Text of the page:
Revenues in the global market for private health insurance—already €1.3 trillion—are expected to double by 2025 (Exhibit 1). The demand for healthcare services, and hence health insurance, is increasing because of population aging and the growing prevalence of chronic disease, as well as rising incomes in the developing world. At the same time, pressure on public finances is prompting many governments to impose healthcare-spending cuts or seek out private payors as intermediaries to better manage spending and outcomes. Capturing the opportunity requires understanding and responding to four fundamental forces that are disrupting the private health-insurance market.
The four forces
Four fundamental forces with the power to reshape the industry’s structure and performance—risk, technological innovation, consumerism, and regulation—are in play. As we make clear in the longer report from which this article is drawn, Global private payors: A trillion-euro growth industry, all four of these forces are currently disrupting the private health-insurance industry.
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For example, the nature of the medical risks covered by health insurance has changed in wealthy countries and, increasingly, in many developing countries. Today, a high proportion of expenditures are for chronic conditions, not random, unpredictable, catastrophic events (for example, accidents and infectious diseases), which has made insurance in its traditional sense obsolete. The rapid progress being made in digitization and advanced analytics is making it possible for payors to implement innovative payment models and customize care delivery for many patients. Greater information transparency and rising out-of-pocket costs are prompting many consumers to take a more active role in determining the health services they receive.
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Regulatory reforms are playing out in different ways in different countries. In the Netherlands and United States, for example, regulatory changes have upended previously stable health-insurance markets. Liberalization is opening up opportunities in countries in Eastern Europe and Latin America. In countries in Asia, the Middle East, and North Africa, government initiatives are offering incentives to private payors to help reduce overall healthcare spending while improving access to care.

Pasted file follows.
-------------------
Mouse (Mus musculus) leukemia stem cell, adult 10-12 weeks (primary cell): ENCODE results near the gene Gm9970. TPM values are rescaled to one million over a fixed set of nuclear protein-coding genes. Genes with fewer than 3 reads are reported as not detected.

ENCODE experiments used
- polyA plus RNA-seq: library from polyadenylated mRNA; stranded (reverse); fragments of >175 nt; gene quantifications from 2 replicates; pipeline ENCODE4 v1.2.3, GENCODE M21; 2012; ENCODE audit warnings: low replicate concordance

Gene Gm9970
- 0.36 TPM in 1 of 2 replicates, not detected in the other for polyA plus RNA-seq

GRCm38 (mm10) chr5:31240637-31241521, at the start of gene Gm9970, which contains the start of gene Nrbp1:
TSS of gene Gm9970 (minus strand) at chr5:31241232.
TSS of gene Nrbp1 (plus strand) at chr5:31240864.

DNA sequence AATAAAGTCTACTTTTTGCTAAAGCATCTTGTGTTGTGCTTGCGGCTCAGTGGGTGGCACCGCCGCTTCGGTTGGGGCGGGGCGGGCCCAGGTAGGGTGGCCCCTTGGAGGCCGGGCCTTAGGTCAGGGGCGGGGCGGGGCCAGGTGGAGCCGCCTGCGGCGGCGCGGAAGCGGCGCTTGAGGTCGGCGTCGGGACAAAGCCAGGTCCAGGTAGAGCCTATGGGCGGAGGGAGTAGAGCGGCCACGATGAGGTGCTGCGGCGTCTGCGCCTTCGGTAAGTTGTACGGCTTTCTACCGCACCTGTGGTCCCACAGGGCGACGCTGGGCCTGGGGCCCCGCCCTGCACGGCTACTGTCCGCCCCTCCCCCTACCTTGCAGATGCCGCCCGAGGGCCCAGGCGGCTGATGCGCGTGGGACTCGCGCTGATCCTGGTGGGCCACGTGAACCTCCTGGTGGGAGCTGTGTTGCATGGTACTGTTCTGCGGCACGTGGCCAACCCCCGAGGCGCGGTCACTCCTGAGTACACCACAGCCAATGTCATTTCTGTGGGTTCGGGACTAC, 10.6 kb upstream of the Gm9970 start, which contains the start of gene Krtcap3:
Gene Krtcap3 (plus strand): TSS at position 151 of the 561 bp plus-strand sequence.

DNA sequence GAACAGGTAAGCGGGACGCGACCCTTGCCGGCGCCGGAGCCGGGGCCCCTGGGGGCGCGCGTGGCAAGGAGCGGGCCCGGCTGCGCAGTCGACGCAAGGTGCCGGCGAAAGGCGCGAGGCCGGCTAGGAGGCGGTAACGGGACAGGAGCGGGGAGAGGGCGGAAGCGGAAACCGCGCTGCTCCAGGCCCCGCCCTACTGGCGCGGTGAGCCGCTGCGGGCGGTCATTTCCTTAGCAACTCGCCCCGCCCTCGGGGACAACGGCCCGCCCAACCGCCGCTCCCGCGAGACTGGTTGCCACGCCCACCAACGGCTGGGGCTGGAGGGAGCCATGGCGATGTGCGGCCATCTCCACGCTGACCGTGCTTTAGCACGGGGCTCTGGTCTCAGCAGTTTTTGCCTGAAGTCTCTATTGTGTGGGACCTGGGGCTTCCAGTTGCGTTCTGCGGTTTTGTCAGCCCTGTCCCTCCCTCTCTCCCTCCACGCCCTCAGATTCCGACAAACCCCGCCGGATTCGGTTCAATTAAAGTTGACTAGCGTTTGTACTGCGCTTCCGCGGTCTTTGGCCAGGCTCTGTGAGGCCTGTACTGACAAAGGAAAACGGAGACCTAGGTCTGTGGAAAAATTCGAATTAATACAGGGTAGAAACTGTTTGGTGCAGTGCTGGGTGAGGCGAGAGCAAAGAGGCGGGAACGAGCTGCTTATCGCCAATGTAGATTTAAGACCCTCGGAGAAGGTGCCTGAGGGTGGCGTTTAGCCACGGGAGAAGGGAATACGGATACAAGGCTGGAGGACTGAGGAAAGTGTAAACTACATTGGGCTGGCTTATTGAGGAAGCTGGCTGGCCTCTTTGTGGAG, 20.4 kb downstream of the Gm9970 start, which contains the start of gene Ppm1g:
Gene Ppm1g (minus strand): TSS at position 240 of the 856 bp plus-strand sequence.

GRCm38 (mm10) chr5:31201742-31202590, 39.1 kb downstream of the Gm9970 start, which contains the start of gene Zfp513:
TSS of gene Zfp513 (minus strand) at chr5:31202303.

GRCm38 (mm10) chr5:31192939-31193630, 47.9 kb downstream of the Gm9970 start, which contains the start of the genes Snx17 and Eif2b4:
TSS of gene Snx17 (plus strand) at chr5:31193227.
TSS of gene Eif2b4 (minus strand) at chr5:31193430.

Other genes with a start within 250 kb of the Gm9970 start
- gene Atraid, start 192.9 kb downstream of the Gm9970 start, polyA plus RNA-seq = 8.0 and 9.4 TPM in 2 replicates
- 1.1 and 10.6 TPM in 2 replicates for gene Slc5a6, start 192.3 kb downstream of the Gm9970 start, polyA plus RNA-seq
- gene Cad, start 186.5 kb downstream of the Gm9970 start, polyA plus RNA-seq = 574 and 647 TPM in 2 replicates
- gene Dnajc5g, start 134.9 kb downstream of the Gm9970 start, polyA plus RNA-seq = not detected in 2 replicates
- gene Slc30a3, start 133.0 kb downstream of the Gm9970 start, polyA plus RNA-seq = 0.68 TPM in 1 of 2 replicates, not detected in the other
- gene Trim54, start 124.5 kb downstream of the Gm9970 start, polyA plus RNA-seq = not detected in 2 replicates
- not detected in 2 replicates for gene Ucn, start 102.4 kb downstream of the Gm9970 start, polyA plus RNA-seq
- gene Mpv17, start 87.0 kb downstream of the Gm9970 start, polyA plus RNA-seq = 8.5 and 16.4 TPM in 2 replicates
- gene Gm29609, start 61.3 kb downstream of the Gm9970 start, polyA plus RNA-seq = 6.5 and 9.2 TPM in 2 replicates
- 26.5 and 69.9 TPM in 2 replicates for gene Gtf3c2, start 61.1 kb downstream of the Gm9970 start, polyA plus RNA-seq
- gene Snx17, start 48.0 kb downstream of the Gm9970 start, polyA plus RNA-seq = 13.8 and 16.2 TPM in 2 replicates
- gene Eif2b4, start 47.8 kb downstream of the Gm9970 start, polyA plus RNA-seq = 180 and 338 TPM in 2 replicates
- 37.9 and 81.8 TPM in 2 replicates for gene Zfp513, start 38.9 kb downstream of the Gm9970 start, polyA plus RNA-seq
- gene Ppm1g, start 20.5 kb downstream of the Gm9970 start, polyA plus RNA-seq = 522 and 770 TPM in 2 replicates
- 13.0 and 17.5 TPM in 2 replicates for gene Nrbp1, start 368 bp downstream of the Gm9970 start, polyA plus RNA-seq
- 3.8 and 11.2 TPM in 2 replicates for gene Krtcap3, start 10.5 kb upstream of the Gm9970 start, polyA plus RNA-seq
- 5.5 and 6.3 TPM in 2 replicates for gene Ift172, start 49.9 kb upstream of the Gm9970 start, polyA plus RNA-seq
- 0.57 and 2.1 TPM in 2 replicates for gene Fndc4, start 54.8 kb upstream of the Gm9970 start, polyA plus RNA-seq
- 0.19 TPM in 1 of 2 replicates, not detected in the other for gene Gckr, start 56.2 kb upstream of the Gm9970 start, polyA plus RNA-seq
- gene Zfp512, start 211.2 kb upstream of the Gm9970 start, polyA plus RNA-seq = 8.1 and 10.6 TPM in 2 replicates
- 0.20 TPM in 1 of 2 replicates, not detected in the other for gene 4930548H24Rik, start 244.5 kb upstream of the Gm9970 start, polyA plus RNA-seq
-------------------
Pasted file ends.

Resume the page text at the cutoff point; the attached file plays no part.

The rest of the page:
Capturing the opportunity
The size of the opportunity is likely to attract new entrants. Thus, an incumbent payor that wants to survive the disruption and capitalize on market growth should answer three questions.
The first concerns where to play—which geographies and business segments should it focus on? There is no single right answer. We anticipate market growth in most regions (Exhibit 2), but our projections suggest that the countries likely to have the highest growth in gross written premiums are not necessarily those with the highest potential for future profitability. Each payor must therefore base its decision on a deep understanding of each potential market, including its population, disease burden, provider landscape, funding mechanisms, and regulatory environment, as well as its own competencies.
The second question addresses how to play—which business model is required to win? A range of options—from indemnity insurance to comprehensive managed care, and many other options in between—can be considered, each of which has implications for acquisitions, partnerships, and investments. When answering this question, the payor should keep its focus on the future. Given the industry’s disruption, the business models needed in a few years’ time could be quite different than those that worked in the past, and thus the payor will need to be able to innovate its model rapidly and often.
The third question focuses on how the global portfolio should be governed—how should the company be organized to go after the opportunities? The mix of markets and business models a private payor chooses should directly inform the governance model used to pursue growth, margins, and sustainability. Careful balance is needed, though, to ensure that the company can maintain sufficient dexterity to respond to local conditions without losing sight of synergies (particularly in new competencies, such as analytics, digital, consumer engagement, and care management) that could benefit the organization in multiple regions.
For both incumbents and new entrants, the global private health-insurance industry offers attractive long-term growth potential. Success is likely to go to those with a deep understanding of the forces buffeting the industry, a strong strategy, and the ability to innovate rapidly.